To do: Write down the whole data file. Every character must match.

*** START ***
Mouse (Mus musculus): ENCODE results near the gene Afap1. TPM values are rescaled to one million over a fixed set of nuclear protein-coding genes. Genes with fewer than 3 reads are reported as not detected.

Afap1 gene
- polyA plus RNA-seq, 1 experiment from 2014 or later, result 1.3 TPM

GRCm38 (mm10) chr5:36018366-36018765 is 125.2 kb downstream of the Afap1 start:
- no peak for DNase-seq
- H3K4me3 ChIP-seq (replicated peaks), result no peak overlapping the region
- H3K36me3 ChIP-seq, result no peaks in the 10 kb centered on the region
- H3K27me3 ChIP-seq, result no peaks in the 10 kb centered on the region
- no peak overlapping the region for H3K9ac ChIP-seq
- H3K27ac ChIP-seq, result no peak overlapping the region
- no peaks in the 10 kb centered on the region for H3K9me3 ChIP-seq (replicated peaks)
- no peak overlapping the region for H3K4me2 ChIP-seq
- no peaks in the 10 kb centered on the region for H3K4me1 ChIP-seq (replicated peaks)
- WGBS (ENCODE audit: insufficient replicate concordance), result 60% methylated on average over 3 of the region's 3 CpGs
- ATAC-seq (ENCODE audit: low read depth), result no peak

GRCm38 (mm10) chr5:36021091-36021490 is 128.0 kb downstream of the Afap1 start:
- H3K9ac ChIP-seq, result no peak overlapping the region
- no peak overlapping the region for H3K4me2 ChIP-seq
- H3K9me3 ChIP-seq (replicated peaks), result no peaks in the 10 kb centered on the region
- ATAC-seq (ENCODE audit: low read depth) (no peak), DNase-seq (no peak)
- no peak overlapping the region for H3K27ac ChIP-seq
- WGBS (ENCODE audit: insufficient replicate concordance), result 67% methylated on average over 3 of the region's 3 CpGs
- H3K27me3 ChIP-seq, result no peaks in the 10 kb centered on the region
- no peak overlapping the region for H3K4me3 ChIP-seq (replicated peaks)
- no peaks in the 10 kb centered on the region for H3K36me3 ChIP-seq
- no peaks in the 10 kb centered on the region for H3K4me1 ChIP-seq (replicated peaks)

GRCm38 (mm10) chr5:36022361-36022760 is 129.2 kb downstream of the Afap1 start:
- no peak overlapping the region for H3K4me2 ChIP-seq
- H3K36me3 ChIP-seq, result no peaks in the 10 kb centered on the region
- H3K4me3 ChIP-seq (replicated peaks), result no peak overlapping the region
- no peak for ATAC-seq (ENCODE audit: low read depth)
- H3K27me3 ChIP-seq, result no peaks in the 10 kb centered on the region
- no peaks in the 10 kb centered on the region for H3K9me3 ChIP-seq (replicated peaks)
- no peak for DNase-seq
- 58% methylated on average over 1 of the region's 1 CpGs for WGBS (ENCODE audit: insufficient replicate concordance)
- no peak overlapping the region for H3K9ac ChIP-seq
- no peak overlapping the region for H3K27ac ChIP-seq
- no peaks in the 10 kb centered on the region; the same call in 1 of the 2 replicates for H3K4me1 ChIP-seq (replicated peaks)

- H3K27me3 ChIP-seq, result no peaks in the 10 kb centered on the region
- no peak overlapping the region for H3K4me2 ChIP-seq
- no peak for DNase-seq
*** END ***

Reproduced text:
Mouse (Mus musculus): ENCODE results near the gene Afap1. TPM values are rescaled to one million over a fixed set of nuclear protein-coding genes. Genes with fewer than 3 reads are reported as not detected.

Afap1 gene
- polyA plus RNA-seq, 1 experiment from 2014 or later, result 1.3 TPM

GRCm38 (mm10) chr5:36018366-36018765 is 125.2 kb downstream of the Afap1 start:
- no peak for DNase-seq
- H3K4me3 ChIP-seq (replicated peaks), result no peak overlapping the region
- H3K36me3 ChIP-seq, result no peaks in the 10 kb centered on the region
- H3K27me3 ChIP-seq, result no peaks in the 10 kb centered on the region
- no peak overlapping the region for H3K9ac ChIP-seq
- H3K27ac ChIP-seq, result no peak overlapping the region
- no peaks in the 10 kb centered on the region for H3K9me3 ChIP-seq (replicated peaks)
- no peak overlapping the region for H3K4me2 ChIP-seq
- no peaks in the 10 kb centered on the region for H3K4me1 ChIP-seq (replicated peaks)
- WGBS (ENCODE audit: insufficient replicate concordance), result 60% methylated on average over 3 of the region's 3 CpGs
- ATAC-seq (ENCODE audit: low read depth), result no peak

GRCm38 (mm10) chr5:36021091-36021490 is 128.0 kb downstream of the Afap1 start:
- H3K9ac ChIP-seq, result no peak overlapping the region
- no peak overlapping the region for H3K4me2 ChIP-seq
- H3K9me3 ChIP-seq (replicated peaks), result no peaks in the 10 kb centered on the region
- ATAC-seq (ENCODE audit: low read depth) (no peak), DNase-seq (no peak)
- no peak overlapping the region for H3K27ac ChIP-seq
- WGBS (ENCODE audit: insufficient replicate concordance), result 67% methylated on average over 3 of the region's 3 CpGs
- H3K27me3 ChIP-seq, result no peaks in the 10 kb centered on the region
- no peak overlapping the region for H3K4me3 ChIP-seq (replicated peaks)
- no peaks in the 10 kb centered on the region for H3K36me3 ChIP-seq
- no peaks in the 10 kb centered on the region for H3K4me1 ChIP-seq (replicated peaks)

GRCm38 (mm10) chr5:36022361-36022760 is 129.2 kb downstream of the Afap1 start:
- no peak overlapping the region for H3K4me2 ChIP-seq
- H3K36me3 ChIP-seq, result no peaks in the 10 kb centered on the region
- H3K4me3 ChIP-seq (replicated peaks), result no peak overlapping the region
- no peak for ATAC-seq (ENCODE audit: low read depth)
- H3K27me3 ChIP-seq, result no peaks in the 10 kb centered on the region
- no peaks in the 10 kb centered on the region for H3K9me3 ChIP-seq (replicated peaks)
- no peak for DNase-seq
- 58% methylated on average over 1 of the region's 1 CpGs for WGBS (ENCODE audit: insufficient replicate concordance)
- no peak overlapping the region for H3K9ac ChIP-seq
- no peak overlapping the region for H3K27ac ChIP-seq
- no peaks in the 10 kb centered on the region; the same call in 1 of the 2 replicates for H3K4me1 ChIP-seq (replicated peaks)

- H3K27me3 ChIP-seq, result no peaks in the 10 kb centered on the region
- no peak overlapping the region for H3K4me2 ChIP-seq
- no peak for DNase-seq